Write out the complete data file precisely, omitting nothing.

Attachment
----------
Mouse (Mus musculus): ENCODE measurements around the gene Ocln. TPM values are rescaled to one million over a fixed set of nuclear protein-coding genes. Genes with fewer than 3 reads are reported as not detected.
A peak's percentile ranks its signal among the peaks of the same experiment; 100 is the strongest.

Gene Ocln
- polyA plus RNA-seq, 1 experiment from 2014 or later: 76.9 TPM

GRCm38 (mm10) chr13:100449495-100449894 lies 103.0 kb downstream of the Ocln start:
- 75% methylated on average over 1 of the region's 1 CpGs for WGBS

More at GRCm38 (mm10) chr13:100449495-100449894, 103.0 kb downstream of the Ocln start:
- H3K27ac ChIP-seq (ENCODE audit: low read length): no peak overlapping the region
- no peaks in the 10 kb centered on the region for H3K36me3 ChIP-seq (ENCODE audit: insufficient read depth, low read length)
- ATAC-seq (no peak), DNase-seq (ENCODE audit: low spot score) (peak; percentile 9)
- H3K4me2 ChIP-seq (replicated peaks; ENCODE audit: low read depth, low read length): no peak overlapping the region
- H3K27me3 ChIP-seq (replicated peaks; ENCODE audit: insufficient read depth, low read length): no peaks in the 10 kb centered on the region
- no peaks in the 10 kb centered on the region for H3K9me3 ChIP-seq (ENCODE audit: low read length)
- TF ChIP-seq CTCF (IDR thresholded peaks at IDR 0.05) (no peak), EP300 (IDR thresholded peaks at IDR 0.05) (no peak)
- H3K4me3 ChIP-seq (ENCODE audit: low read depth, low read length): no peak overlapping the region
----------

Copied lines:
Mouse (Mus musculus): ENCODE measurements around the gene Ocln. TPM values are rescaled to one million over a fixed set of nuclear protein-coding genes. Genes with fewer than 3 reads are reported as not detected.
A peak's percentile ranks its signal among the peaks of the same experiment; 100 is the strongest.

Gene Ocln
- polyA plus RNA-seq, 1 experiment from 2014 or later: 76.9 TPM

GRCm38 (mm10) chr13:100449495-100449894 lies 103.0 kb downstream of the Ocln start:
- 75% methylated on average over 1 of the region's 1 CpGs for WGBS

More at GRCm38 (mm10) chr13:100449495-100449894, 103.0 kb downstream of the Ocln start:
- H3K27ac ChIP-seq (ENCODE audit: low read length): no peak overlapping the region
- no peaks in the 10 kb centered on the region for H3K36me3 ChIP-seq (ENCODE audit: insufficient read depth, low read length)
- ATAC-seq (no peak), DNase-seq (ENCODE audit: low spot score) (peak; percentile 9)
- H3K4me2 ChIP-seq (replicated peaks; ENCODE audit: low read depth, low read length): no peak overlapping the region
- H3K27me3 ChIP-seq (replicated peaks; ENCODE audit: insufficient read depth, low read length): no peaks in the 10 kb centered on the region
- no peaks in the 10 kb centered on the region for H3K9me3 ChIP-seq (ENCODE audit: low read length)
- TF ChIP-seq CTCF (IDR thresholded peaks at IDR 0.05) (no peak), EP300 (IDR thresholded peaks at IDR 0.05) (no peak)
- H3K4me3 ChIP-seq (ENCODE audit: low read depth, low read length): no peak overlapping the region